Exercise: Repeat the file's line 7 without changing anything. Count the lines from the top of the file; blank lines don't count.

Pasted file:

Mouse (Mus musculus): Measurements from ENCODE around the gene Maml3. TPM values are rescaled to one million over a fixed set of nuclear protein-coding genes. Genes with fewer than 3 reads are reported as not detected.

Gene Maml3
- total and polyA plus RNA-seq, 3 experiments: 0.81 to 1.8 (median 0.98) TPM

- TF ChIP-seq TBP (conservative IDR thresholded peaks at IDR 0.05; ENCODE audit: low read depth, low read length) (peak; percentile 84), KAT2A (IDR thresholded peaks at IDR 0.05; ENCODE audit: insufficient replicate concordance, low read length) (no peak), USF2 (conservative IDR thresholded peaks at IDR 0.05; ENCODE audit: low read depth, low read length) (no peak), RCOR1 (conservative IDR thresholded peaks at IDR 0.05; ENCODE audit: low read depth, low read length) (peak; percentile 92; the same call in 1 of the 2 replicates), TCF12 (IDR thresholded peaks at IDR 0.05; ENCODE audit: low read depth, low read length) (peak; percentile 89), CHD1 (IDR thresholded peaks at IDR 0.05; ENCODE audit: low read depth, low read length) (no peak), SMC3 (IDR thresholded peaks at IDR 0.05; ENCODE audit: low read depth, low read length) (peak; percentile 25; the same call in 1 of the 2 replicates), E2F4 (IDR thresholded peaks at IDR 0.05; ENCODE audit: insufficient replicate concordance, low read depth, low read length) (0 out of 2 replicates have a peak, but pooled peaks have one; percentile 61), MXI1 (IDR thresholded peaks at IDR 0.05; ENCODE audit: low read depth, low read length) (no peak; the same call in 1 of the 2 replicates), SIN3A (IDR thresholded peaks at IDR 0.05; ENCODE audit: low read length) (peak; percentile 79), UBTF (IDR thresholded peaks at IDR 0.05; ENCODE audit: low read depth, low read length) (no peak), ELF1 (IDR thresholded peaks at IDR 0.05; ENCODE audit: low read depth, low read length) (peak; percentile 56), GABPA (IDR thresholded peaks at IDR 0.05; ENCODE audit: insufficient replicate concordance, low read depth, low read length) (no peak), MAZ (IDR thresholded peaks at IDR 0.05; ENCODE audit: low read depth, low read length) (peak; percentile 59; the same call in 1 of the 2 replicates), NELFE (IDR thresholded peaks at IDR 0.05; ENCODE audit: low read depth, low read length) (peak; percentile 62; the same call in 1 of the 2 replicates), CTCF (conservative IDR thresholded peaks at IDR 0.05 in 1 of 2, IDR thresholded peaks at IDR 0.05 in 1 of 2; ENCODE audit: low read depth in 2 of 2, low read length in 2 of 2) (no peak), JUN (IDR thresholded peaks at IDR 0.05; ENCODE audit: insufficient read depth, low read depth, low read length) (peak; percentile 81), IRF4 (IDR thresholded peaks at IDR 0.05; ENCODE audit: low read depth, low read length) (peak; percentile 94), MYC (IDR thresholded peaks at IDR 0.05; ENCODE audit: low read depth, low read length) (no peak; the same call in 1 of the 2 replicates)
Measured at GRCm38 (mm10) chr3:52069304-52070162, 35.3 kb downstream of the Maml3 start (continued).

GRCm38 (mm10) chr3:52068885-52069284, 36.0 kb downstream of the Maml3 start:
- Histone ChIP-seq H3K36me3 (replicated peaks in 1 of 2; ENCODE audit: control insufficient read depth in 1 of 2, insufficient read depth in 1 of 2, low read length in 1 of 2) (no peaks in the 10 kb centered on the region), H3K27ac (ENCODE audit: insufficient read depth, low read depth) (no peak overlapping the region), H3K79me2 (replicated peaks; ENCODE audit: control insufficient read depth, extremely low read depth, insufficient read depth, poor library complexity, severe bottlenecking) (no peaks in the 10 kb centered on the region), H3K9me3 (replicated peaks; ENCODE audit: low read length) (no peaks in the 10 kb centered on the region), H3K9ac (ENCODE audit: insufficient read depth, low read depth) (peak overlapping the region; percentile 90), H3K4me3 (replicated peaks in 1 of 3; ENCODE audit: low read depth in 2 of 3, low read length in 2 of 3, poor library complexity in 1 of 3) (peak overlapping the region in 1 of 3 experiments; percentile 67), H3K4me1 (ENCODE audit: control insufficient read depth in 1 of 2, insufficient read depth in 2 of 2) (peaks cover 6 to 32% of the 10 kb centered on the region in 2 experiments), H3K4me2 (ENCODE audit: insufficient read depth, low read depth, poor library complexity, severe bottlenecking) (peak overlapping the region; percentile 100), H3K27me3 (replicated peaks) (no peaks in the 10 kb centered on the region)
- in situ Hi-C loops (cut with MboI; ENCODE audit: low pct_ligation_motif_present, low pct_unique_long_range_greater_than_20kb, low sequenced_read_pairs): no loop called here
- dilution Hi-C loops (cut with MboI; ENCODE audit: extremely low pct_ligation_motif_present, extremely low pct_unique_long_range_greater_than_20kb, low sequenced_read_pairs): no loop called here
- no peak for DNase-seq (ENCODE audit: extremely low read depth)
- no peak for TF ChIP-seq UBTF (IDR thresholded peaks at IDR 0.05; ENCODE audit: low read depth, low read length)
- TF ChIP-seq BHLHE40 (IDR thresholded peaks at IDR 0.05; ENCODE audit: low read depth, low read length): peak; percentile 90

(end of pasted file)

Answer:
- Histone ChIP-seq H3K36me3 (replicated peaks in 1 of 2; ENCODE audit: control insufficient read depth in 1 of 2, insufficient read depth in 1 of 2, low read length in 1 of 2) (no peaks in the 10 kb centered on the region), H3K27ac (ENCODE audit: insufficient read depth, low read depth) (no peak overlapping the region), H3K79me2 (replicated peaks; ENCODE audit: control insufficient read depth, extremely low read depth, insufficient read depth, poor library complexity, severe bottlenecking) (no peaks in the 10 kb centered on the region), H3K9me3 (replicated peaks; ENCODE audit: low read length) (no peaks in the 10 kb centered on the region), H3K9ac (ENCODE audit: insufficient read depth, low read depth) (peak overlapping the region; percentile 90), H3K4me3 (replicated peaks in 1 of 3; ENCODE audit: low read depth in 2 of 3, low read length in 2 of 3, poor library complexity in 1 of 3) (peak overlapping the region in 1 of 3 experiments; percentile 67), H3K4me1 (ENCODE audit: control insufficient read depth in 1 of 2, insufficient read depth in 2 of 2) (peaks cover 6 to 32% of the 10 kb centered on the region in 2 experiments), H3K4me2 (ENCODE audit: insufficient read depth, low read depth, poor library complexity, severe bottlenecking) (peak overlapping the region; percentile 100), H3K27me3 (replicated peaks) (no peaks in the 10 kb centered on the region)